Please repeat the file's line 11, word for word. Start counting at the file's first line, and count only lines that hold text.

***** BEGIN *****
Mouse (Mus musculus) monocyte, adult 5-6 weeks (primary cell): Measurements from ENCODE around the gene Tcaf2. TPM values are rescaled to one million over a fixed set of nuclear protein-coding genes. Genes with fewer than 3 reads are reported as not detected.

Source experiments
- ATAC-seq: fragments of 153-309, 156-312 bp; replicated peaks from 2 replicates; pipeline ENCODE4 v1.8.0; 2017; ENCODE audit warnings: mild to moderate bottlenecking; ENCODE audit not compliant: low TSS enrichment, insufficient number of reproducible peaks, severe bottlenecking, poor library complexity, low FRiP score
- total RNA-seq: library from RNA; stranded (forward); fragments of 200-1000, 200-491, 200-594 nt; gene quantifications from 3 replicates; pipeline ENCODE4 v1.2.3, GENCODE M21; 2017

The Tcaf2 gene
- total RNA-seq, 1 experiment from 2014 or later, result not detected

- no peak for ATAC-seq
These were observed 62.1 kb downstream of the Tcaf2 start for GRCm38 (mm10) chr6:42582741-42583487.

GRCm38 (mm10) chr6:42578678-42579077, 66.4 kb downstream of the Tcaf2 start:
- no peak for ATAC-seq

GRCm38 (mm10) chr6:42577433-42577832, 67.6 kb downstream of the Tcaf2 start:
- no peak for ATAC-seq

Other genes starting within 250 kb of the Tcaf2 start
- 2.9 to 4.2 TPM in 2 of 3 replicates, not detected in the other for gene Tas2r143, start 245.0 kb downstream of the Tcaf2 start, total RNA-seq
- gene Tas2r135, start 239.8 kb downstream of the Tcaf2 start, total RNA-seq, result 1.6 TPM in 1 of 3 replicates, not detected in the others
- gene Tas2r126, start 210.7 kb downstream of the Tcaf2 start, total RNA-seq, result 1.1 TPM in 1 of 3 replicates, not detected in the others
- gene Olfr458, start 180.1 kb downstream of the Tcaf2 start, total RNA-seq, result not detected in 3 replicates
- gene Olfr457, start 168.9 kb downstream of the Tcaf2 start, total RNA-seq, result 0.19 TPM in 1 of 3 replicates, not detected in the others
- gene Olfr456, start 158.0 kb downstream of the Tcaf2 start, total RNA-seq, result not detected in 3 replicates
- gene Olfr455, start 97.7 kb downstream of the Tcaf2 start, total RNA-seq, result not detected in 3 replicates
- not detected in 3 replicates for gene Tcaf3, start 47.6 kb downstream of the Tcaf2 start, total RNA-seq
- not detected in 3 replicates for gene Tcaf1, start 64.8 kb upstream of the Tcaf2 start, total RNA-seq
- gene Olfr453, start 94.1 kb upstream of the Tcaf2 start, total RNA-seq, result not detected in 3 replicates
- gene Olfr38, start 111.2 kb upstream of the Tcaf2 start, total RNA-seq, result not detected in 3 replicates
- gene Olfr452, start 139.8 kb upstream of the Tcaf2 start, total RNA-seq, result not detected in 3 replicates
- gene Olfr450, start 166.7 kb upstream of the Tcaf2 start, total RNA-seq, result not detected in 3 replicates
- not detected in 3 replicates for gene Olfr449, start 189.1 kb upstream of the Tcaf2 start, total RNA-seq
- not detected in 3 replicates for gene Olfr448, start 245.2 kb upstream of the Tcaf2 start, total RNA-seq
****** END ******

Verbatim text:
GRCm38 (mm10) chr6:42577433-42577832, 67.6 kb downstream of the Tcaf2 start: